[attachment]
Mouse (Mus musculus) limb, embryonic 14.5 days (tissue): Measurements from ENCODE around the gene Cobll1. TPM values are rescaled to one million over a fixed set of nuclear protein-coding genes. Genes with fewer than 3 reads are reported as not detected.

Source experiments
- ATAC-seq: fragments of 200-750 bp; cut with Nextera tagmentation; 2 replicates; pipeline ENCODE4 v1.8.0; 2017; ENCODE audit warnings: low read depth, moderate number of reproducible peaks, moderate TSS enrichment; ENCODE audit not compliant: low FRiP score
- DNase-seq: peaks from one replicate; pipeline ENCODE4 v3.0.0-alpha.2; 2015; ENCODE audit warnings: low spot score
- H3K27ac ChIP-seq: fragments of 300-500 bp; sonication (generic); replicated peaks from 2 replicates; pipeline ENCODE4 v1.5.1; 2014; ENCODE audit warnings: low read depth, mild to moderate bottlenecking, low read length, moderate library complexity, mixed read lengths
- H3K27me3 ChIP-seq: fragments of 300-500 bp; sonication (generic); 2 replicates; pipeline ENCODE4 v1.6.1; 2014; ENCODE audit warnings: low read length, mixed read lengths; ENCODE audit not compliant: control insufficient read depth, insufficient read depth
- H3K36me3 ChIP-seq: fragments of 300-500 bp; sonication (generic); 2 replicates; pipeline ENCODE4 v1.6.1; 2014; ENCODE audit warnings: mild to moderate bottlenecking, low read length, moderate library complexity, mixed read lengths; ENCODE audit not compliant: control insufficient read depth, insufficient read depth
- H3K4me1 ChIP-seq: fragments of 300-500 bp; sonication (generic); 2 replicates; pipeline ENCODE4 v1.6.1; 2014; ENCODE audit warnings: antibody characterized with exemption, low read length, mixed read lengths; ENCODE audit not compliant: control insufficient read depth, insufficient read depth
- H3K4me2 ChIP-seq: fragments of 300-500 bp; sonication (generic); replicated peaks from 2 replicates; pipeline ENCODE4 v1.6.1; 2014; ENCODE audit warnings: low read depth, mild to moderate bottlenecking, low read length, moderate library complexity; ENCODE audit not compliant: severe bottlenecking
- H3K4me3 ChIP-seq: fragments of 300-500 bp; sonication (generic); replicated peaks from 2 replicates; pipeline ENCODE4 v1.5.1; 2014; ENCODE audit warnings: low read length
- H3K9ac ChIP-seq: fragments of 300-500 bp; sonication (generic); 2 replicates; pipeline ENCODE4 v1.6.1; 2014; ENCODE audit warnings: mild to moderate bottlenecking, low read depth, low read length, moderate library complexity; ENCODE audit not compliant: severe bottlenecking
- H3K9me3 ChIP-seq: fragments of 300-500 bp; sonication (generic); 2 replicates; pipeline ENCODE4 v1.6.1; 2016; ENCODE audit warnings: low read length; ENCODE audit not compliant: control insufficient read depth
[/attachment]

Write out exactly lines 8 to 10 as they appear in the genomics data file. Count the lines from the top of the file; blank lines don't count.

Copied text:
- H3K4me1 ChIP-seq: fragments of 300-500 bp; sonication (generic); 2 replicates; pipeline ENCODE4 v1.6.1; 2014; ENCODE audit warnings: antibody characterized with exemption, low read length, mixed read lengths; ENCODE audit not compliant: control insufficient read depth, insufficient read depth
- H3K4me2 ChIP-seq: fragments of 300-500 bp; sonication (generic); replicated peaks from 2 replicates; pipeline ENCODE4 v1.6.1; 2014; ENCODE audit warnings: low read depth, mild to moderate bottlenecking, low read length, moderate library complexity; ENCODE audit not compliant: severe bottlenecking
- H3K4me3 ChIP-seq: fragments of 300-500 bp; sonication (generic); replicated peaks from 2 replicates; pipeline ENCODE4 v1.5.1; 2014; ENCODE audit warnings: low read length